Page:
Some critics, while they find her short fiction to be polished and accomplished, have uncharitably said she is the poster child of American creative writing classes—where students learn the craft of honing and sharpening the stories that will appeal to editors at magazines like The New Yorker, Harper’s, and The Atlantic, all publications with decided and distinct tastes, and among the few major English language outlets in the world which regularly publish short stories in defiance of conventional commercial wisdom. Lahiri, who graduated from Boston University with a PhD in Renaissance Studies, also holds degrees in comparative literature and creative writing.

The novelist Amit Chaudhuri teaches writing at the University of East Anglia (whose alumni include Ian McEwan, Tash Aw, Anjali Joseph, Mohammed Hanif, and Kazuo Ishiguro). He has also lectured on American campuses. Reflecting on these programmes and their relationship with magazines that publish fiction, Chaudhuri writes in his collection of essays Clearing A Space how writing becomes a collective effort at magazines like the New Yorker.

In The New Yorker, the policy was to keep the prose, and the prose fiction in particular, largely free of sub-clauses and syntactical complexity … The allegiance to the civilized tone and subject matter of ‘high’ culture in the New York Review and the New York Times – shunning, equally, vulgarity, radical politics, and excessive theorizing – was notable … This was a version of modernity; modernity as a protected space; and the enshrining of the liberal educated mind one associated with that moment in history. The auteur that organized and produced this modernity was not an author-figure, that locus of origination that postmodernists spent so much time dismantling, but a team of editors, a collective auteur that forfeited the myth of spontaneous creation for the right to control and manage material, to take out and put in … [Students of creative writing programmes were] being trained to spot the unnecessary word, their ear to hear the false note; and they were being taught to approach the art of prose writing with the attention and reverence due to a ‘high’ art form.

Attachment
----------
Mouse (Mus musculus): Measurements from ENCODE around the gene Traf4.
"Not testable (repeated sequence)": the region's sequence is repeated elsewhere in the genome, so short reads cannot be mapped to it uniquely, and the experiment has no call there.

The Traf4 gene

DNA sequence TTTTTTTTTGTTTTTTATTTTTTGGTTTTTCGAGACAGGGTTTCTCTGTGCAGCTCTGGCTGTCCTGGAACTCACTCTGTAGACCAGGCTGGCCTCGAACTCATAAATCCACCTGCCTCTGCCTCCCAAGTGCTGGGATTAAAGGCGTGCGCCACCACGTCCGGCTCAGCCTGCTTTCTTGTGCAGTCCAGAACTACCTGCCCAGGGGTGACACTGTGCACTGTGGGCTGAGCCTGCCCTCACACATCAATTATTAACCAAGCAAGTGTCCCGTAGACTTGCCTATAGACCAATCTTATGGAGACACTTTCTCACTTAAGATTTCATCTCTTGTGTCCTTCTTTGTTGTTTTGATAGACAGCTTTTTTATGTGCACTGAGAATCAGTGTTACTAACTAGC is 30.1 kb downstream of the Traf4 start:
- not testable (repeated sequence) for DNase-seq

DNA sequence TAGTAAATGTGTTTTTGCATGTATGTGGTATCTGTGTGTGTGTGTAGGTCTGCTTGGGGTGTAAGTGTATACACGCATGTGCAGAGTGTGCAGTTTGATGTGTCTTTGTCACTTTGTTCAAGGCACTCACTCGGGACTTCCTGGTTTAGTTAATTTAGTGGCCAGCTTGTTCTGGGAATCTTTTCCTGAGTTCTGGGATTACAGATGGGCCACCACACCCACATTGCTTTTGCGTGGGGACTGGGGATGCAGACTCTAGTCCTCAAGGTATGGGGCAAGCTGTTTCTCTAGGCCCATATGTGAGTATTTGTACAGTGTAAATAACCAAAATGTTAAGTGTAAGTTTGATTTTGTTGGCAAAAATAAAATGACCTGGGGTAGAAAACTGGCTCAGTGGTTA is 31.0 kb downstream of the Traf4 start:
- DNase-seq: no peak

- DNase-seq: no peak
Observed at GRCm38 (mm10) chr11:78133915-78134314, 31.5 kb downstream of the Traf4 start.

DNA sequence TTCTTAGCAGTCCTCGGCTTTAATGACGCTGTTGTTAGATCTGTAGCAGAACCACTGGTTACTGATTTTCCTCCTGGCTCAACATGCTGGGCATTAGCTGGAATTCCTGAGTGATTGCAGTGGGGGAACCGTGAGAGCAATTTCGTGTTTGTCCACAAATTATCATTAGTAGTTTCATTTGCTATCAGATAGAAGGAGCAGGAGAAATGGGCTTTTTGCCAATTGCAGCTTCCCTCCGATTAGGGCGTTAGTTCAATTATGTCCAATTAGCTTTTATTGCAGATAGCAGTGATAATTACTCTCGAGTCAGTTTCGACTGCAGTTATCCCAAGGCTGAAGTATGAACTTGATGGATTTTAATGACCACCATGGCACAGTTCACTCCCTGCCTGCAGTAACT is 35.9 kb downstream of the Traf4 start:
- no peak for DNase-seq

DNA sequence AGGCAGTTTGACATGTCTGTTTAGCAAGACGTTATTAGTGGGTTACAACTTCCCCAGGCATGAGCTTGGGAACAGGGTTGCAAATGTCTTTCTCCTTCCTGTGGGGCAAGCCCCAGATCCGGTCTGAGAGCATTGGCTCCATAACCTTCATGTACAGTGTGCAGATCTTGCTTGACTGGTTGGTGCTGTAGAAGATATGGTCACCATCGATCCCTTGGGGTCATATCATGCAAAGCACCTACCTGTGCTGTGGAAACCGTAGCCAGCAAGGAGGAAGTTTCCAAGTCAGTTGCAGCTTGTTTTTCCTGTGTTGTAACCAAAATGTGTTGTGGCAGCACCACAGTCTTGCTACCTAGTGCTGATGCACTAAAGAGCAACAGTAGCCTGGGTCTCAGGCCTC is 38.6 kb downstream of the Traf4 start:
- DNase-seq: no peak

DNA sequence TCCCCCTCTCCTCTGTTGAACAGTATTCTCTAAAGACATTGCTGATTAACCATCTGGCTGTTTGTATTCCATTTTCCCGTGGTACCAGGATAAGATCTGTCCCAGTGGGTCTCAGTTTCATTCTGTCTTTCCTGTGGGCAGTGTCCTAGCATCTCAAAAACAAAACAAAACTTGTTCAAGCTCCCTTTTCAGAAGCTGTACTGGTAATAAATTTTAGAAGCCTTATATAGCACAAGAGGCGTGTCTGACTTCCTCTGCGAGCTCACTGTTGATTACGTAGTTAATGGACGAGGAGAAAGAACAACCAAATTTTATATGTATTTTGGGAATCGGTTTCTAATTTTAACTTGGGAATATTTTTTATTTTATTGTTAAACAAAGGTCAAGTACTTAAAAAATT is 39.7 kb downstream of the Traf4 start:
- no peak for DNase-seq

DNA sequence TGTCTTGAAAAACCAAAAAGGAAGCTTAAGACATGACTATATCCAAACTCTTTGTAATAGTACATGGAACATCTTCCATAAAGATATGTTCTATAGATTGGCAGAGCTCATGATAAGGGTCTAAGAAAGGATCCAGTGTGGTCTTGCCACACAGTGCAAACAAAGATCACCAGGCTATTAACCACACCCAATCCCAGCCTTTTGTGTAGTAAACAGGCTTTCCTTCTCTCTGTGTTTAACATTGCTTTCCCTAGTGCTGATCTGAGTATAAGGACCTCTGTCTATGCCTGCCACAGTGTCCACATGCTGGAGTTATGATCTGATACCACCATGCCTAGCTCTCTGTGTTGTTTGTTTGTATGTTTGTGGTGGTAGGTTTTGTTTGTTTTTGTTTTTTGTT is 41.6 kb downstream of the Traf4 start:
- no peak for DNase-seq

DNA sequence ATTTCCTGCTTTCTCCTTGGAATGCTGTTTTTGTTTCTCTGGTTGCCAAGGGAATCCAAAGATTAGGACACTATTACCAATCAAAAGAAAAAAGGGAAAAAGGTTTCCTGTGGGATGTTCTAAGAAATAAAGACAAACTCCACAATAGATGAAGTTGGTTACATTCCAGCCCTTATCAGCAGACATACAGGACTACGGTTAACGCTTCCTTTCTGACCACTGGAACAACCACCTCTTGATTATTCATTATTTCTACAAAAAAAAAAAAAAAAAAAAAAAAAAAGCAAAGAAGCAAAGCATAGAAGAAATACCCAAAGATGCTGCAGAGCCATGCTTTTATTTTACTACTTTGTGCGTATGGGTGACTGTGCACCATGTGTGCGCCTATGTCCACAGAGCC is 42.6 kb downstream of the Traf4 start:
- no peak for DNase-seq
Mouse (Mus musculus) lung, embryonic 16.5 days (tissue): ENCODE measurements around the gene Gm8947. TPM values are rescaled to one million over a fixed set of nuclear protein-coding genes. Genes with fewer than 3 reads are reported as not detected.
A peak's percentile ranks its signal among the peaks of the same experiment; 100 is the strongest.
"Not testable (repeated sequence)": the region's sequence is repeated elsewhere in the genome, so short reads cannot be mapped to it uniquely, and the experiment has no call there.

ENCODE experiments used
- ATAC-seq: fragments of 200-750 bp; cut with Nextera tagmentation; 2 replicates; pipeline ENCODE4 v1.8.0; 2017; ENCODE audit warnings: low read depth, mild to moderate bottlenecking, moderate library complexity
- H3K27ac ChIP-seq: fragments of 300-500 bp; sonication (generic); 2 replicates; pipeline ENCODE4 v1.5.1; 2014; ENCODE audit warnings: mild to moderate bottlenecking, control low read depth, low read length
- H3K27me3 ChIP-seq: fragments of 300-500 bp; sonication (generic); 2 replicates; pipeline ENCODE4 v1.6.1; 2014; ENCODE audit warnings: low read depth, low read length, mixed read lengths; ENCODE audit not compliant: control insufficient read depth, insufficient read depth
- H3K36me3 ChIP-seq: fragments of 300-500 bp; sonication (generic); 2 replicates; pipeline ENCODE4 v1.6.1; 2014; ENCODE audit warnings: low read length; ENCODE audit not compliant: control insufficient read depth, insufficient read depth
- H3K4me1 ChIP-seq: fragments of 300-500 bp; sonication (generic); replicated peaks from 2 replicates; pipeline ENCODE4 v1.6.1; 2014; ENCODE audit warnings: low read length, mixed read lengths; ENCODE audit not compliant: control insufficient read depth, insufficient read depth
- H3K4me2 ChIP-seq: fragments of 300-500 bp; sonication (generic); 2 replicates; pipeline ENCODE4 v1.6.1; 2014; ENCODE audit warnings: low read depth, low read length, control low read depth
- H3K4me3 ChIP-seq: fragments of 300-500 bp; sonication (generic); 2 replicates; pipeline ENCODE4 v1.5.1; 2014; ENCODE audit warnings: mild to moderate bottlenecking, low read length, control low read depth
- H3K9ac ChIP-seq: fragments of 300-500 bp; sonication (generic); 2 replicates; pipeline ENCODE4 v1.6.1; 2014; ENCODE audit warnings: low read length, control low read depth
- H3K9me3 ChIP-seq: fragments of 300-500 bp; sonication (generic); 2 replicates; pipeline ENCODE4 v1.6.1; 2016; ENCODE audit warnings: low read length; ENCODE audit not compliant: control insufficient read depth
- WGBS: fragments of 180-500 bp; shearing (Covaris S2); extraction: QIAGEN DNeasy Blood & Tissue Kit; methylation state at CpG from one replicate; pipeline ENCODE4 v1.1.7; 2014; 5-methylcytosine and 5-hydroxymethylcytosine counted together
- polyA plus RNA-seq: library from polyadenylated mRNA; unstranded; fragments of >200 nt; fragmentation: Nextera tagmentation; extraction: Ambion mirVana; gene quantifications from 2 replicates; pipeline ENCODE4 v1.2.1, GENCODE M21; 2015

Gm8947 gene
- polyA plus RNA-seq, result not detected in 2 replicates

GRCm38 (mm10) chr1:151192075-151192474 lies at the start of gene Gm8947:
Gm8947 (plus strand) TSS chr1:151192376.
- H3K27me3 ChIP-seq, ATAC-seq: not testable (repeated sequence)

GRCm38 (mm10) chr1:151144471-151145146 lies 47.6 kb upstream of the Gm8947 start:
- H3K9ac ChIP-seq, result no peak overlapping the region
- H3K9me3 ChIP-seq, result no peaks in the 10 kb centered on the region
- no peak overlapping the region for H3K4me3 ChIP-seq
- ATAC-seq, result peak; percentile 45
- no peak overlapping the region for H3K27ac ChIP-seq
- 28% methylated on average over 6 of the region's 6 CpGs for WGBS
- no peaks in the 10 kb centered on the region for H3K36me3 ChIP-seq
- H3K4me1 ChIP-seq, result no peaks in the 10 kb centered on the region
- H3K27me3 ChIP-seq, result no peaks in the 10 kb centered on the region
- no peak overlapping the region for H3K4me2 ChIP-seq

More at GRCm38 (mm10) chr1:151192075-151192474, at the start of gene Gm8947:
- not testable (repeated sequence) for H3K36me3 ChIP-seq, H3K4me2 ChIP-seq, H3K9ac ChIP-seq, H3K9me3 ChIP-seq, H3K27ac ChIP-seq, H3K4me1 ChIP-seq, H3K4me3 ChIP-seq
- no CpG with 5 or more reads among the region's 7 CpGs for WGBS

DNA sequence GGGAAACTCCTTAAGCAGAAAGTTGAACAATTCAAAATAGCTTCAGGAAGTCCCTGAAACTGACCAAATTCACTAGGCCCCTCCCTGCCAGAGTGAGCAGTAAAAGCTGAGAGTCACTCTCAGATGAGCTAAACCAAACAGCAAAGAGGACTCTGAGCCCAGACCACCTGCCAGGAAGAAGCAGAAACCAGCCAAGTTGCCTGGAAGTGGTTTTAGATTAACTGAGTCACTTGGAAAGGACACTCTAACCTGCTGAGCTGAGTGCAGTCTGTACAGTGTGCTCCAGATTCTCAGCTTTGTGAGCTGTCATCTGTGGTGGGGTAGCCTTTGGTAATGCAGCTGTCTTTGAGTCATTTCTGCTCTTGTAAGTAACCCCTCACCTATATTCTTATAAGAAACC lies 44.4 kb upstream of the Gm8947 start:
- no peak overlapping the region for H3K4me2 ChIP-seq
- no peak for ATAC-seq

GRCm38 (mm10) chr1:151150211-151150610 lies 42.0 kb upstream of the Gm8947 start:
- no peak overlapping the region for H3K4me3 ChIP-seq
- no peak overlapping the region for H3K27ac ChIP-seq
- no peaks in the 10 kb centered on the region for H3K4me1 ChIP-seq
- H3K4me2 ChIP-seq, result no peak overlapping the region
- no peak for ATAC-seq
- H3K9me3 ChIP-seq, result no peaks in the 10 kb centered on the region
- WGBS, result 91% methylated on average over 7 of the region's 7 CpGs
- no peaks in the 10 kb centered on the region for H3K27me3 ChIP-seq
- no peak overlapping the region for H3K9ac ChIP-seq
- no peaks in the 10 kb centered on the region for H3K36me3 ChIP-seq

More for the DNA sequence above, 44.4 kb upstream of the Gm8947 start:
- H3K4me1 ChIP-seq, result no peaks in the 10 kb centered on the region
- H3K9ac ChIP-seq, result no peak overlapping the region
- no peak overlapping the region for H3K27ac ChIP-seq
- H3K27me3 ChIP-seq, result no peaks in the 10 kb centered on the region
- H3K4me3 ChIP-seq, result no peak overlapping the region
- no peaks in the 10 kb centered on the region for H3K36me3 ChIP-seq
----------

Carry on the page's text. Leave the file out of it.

Magazines have limited space; economy is the key, and economy is one of the hallmarks of Lahiri’s style. She told the audience at The Guardian that she derives her inspiration from three writers: “William Trevor taught me how to write. He is unequalled. His language is full of compassion. He is careful, clean, precise, and yet has emotions. Mavis Gallant is a genius and a wild virtuoso. Gallant turns the classic formula on its head and does in a story what novelists try and fail over a bigger landscape. There are wild leaps and turns in her writing; she is complex and charged. And there is Flannery O’Connor, who I studied carefully. Her dialogue, gravity, action pace—all are perfect.”

Aamer Hussein, a writer of elegant short stories, who teaches and critiques literature told me that he finds Lahiri “readable but not memorable”. “When her first collection came out,” he said, “I remember an American academic commenting that her work was ‘never less than competent, and rarely more than competent.’ Later, in a radio programme I was on, an American editor said that while her fiction was technically conservative, it won the Pulitzer because it was covering entirely new ground—the migrant world of educated Indians in the States.” Other critics have said that more forcefully, placing upon her the responsibility of speaking “on behalf of” the minority woman, if such a generalisation is even possible.

I asked VV Ganeshananthan, the author of the novel Love Marriage (2008), about this. Ganeshananthan teaches writing at the University of Michigan at Ann Arbor and finds arguments against teaching writing “uninteresting and lacking nuance”. She added that she would not call Lahiri a ‘female writer,’ because “the reverse rarely happens (when a new male writer emerges), and I’m not sure either order illuminates much. I have decried the tendency some people have of reading fiction as though it is always intended to be representative of groups … A writer might elect the representation of a set of people as their project, but certainly, not all of us do, and those of us who are female and minorities are more likely to have that objective thrust upon us, regardless of what our aims actually are. This is flat out bad reading.”

LAHIRI IS ACUTELY AWARE of these debates and avoids them. She is particularly conscious of the Indian tendency to appropriate someone like her, and is emphatic about her Americanness. Lahiri told USA Today in 2003: “I wasn’t born here; I might as well have been.” (In 2000, she told me in an interview I did for Verve magazine, “I have never felt the need to search for my roots. I understood that my parents came from far away but I never felt alienated in America. I defend the US to my parents, I feel intensely American.”)